Patient empowerment for more efficient healthcare

     March 31, 2014
    By Javier Garcia

    Faced with rising populations and increasing life expectancy, various governments throughout Europe are growing concerned about the future of healthcare; both in terms of its quality and the allocation of resources. In order to tackle the problem before it is too late, they are carrying out various pilot studies or operational changes designed to streamline the system without affecting its quality, and even improving it significantly.

    One of the resources becoming more common is the use of new technologies and telecommunications in healthcare processes, from prevention to follow up, actual medical intervention to the collection of useful data for the future. The system known as eHealth is spearheading an entire shift, putting greater emphasis than ever before on the patient, making them more involved in their own recovery, thus greatly improving treatment whilst saving both time and money.

    The principal advantage of eHealth is the ability to maintain direct contact remotely between the different professionals involved in monitoring patients’ health, such as physicians and pharmacists, but also the patients themselves and their relatives or carers. Nonetheless, beyond this, its benefits include automatically filing incidences on medical histories, disseminating information relevant to the health of patients, and speeding up traditionally slow processes, to name but a few.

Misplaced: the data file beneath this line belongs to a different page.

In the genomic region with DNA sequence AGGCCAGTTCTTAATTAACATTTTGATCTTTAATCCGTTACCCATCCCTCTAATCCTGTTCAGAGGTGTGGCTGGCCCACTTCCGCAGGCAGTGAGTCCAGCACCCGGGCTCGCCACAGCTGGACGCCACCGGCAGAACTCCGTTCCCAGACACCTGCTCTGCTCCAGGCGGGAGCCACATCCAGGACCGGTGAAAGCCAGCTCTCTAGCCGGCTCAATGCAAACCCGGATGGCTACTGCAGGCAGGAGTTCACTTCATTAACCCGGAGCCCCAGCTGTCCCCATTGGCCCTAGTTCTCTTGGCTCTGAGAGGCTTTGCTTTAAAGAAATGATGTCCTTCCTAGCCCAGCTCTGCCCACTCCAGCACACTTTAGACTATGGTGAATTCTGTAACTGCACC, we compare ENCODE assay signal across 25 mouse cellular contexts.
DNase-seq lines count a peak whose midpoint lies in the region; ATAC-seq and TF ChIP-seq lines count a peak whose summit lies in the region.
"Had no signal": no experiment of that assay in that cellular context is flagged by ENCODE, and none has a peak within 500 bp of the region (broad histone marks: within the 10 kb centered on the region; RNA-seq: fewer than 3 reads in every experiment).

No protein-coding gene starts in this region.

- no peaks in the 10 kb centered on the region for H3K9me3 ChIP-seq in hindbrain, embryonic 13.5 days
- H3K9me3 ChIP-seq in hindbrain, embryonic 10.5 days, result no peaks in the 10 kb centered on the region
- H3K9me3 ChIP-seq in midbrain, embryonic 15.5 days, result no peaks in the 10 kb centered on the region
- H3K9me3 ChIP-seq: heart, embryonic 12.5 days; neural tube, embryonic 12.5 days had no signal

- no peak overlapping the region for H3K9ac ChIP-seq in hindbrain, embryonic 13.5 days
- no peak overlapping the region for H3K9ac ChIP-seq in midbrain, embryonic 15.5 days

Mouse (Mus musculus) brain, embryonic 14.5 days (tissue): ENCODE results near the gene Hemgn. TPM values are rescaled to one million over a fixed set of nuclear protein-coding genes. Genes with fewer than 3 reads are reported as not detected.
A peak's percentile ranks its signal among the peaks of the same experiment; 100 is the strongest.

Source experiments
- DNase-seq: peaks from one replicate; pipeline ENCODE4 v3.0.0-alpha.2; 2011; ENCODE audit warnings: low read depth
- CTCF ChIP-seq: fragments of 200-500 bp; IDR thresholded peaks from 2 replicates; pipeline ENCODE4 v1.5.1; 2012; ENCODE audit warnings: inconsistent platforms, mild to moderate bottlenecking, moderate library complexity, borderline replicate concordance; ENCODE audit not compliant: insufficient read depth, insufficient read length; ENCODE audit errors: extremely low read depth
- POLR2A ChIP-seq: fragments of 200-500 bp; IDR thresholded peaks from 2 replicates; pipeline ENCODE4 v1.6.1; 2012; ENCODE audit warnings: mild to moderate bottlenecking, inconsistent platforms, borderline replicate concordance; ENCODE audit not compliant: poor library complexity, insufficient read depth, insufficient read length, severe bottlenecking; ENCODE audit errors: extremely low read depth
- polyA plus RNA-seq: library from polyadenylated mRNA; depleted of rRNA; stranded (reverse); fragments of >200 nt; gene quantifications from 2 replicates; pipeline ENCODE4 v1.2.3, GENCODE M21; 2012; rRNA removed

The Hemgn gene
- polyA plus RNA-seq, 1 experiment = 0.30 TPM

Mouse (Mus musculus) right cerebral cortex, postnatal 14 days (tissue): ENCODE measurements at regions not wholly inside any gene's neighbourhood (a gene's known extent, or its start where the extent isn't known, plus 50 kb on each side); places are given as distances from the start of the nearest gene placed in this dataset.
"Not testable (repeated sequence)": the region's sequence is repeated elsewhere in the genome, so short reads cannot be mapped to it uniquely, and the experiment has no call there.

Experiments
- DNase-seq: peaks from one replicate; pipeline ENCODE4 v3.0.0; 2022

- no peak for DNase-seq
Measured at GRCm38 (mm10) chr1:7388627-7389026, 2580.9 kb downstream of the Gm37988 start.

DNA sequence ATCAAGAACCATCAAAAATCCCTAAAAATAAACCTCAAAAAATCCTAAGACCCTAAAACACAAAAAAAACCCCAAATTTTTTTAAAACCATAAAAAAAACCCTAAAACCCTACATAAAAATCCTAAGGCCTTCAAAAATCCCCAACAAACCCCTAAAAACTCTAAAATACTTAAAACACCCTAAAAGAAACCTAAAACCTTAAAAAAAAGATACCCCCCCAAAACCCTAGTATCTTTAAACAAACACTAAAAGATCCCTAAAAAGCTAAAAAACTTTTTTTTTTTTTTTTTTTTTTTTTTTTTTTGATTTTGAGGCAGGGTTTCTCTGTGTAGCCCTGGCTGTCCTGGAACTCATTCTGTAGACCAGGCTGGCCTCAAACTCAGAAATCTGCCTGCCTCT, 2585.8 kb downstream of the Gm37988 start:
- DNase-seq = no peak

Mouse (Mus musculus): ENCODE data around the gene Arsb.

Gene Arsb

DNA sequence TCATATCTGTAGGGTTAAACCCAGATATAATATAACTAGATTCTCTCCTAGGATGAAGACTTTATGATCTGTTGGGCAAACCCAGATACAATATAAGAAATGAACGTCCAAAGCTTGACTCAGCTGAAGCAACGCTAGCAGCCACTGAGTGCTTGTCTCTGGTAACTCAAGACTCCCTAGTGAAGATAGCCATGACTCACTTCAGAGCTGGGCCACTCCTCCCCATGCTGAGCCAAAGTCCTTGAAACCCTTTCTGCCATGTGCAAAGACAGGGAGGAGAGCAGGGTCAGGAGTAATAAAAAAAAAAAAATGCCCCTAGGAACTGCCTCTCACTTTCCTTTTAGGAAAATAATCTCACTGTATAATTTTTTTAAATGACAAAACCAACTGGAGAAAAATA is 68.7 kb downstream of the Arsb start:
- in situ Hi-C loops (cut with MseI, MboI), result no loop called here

Over the last years, caring for one’s health has become more of a priority for people. Although health has always been a concern, in recent times we have generally adopted a more proactive attitude in this area. This has translated into a growing concern for nutrition or physical exercise as preventative measures, but has perhaps fallen short of tackling more specific health issues. Thus, mHealth is a step forward in this regard, empowering the patient to enhance prevention, speed up recovery and improve follow-up.

    Patient empowerment is key to the three main scenarios described above and, when done correctly, can further customise treatments by tailoring them to the specific conditions of the patient’s life and improve the safety of proceedings. Moreover, thanks to technological advances, this improvement in services comes at no extra cost. However, it does require a specially adapted system, with technological tools based on communication, so that patients can access the necessary information, understand it correctly, and follow treatments autonomously to the greatest extent possible. Also, by being able to report any incidents appropriately, patient needs and opinions can be identified, allowing them to actively participate in the evolution and improvement of the health care system itself.

    eHealth, patient empowerment and technological innovation are opening doors to excellence in the healthcare system, without compromising budgetary stability, nor the quality of service which guarantees people’s wellbeing.